Are you following events in Europe, the slow motion death of democracy? Yes, that’s what’s happening, all part of the continuing attempt to stabilise the troubled euro, all part of an attempt to restore the confidence of the financial markets in the benighted single currency.
The latest proposal, one that Britain opted out of, is to introduce more centralised control over the tax and spending decisions of the individual members of the euro-zone, some seventeen in all at present. European leaders, in their boundless wisdom, have suddenly discovered that one cannot have monetary union without fiscal union; or rather one can, if one wants to see the madness that has beset the whole vanity project over the past few months. And fiscal union has to involve some mechanism for overruling national governments.
No taxation without representation was the battle cry of the American Revolution. It really does not matter who represents you in future; in practical terms they will be irrelevant, is the manifesto of Europe’s more perfect union. Just imagine if King George had agreed to all of the rebel demands in 1776. Yes, that’s fine; choose your government, elect your president, raise your own taxes, but just make sure that the details of your national budget are sent to London so that we (the royal we, of course) can say yea or nay. There will be penalties if you don’t.
There is a terrible irony at work here, as I noted on my personal blog, an irony that sees countries like Greece and Poland, countries that struggled for centuries for national freedom, giving away the last traces of sovereignty to a new central power, a new Ottoman Empire or a new Soviet Union. Under the proposed arrangements it will not matter who or what the people vote for; the real decisions will be made not in Athens or Warsaw but in Brussels, not by elected politicians but by bureaucrats, a bloated and corrupt officialdom.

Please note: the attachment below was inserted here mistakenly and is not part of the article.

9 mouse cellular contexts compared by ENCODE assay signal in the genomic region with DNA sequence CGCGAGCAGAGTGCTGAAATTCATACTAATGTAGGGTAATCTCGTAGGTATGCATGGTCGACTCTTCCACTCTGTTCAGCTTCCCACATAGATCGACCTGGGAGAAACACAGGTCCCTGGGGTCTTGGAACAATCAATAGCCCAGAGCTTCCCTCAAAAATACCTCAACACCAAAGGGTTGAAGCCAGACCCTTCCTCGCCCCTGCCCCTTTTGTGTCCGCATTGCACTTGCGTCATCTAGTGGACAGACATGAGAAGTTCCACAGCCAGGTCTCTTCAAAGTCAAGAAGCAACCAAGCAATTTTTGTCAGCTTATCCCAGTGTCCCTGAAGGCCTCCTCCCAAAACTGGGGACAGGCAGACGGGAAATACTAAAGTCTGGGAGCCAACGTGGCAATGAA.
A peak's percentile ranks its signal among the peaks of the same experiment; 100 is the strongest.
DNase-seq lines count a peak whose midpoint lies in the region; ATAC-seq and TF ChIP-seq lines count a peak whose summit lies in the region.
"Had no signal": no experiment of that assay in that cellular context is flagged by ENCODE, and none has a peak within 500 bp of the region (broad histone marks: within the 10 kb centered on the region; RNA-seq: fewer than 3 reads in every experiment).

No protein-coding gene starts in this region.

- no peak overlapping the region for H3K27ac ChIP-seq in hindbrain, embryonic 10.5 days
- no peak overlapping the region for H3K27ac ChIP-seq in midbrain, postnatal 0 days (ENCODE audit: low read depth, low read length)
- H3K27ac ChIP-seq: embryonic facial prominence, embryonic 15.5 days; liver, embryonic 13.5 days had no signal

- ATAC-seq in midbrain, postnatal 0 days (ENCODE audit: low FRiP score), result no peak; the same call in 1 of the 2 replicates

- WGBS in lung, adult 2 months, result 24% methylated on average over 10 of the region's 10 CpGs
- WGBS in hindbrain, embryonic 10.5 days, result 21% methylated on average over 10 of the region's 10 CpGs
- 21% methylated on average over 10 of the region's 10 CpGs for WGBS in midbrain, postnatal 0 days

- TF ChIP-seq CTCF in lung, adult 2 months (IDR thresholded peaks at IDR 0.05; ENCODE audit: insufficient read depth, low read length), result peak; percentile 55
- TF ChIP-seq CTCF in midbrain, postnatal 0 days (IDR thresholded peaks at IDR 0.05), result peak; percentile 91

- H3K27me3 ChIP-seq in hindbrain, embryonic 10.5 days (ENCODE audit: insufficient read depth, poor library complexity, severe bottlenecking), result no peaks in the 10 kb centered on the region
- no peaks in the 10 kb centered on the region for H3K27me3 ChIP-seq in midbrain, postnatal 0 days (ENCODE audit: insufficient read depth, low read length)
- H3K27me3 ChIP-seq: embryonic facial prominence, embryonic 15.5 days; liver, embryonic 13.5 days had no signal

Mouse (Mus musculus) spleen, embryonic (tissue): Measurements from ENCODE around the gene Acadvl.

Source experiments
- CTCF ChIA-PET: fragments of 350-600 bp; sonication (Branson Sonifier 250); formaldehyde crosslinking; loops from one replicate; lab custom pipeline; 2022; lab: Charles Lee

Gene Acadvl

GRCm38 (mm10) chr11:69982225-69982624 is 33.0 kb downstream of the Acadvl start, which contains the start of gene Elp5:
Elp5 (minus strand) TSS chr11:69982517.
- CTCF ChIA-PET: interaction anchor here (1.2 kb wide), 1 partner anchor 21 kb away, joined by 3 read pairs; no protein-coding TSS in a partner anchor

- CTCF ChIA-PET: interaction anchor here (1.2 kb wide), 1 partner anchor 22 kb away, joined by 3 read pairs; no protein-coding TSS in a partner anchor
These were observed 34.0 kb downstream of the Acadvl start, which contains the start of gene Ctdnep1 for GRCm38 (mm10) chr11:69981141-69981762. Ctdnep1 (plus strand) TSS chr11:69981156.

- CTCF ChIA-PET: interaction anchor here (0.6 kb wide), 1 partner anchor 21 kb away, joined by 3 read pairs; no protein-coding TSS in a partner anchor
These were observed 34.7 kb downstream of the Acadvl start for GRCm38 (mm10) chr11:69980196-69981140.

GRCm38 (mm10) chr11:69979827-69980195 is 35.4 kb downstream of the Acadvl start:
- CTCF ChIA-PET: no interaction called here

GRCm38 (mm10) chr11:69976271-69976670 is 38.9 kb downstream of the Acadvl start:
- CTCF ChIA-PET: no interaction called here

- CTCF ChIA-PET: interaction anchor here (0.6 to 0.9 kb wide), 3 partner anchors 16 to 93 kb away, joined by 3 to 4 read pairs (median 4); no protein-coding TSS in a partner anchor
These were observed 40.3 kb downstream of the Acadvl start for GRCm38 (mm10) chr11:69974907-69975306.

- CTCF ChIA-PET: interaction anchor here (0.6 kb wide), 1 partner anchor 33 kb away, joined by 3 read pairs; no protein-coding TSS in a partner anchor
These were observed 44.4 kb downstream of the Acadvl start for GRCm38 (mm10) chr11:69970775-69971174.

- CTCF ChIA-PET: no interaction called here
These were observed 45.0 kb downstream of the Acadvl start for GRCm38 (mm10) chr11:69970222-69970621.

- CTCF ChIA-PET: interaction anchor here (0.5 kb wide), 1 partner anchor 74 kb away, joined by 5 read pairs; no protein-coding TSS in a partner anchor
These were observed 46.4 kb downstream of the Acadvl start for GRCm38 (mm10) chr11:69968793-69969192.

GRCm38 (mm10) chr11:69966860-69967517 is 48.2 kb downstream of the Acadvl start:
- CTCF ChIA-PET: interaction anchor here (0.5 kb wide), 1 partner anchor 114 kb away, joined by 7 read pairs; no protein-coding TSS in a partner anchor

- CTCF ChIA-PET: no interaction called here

It would be wrong to assume that this sinister process has come about purely by accident, a by-product of the present financial crisis. Writing about the euro last month, Nigel Lawson, once the chief financial minister in Margaret Thatcher’s government, mentioned a particular faction of Europhiles, people who had a different agenda all along;
They fully understood the dangers yet promoted EMU [European Monetary Union] precisely because a crisis could be overcome only by full fiscal and political union. For them, this was the objective. But such union is only practicable if it is the clearly expressed wish of the majority of the people of Europe; and that is manifestly not the case. Contempt for democracy has always been one of the least attractive characteristics of the European movement. It lies at the heart of the present crisis.
There is indeed contempt for democracy in this; that is not too strong a way of expressing the point. There is also a deep condescension among those charged with the responsibility of directing the whole European project from offices in Brussels, a belief that the process is too technical, too complicated for ordinary voters to understand. In the past when new treaty arrangements were rejected in national referenda they were simply repackaged in a different form and accepted without the inconvenience of the vox populi.
I’ve written before that Europe is now in a post-democratic age. The evolution towards a centralised, technocratic future just got faster. There is no repression, there will be no repression, other than repressive tolerance, allowing people to say all that they want, confident what they want will always be ignored. This is a recipe for political disaster, for a deeper political crisis that cannot be long delayed.
Remember, you read it here first.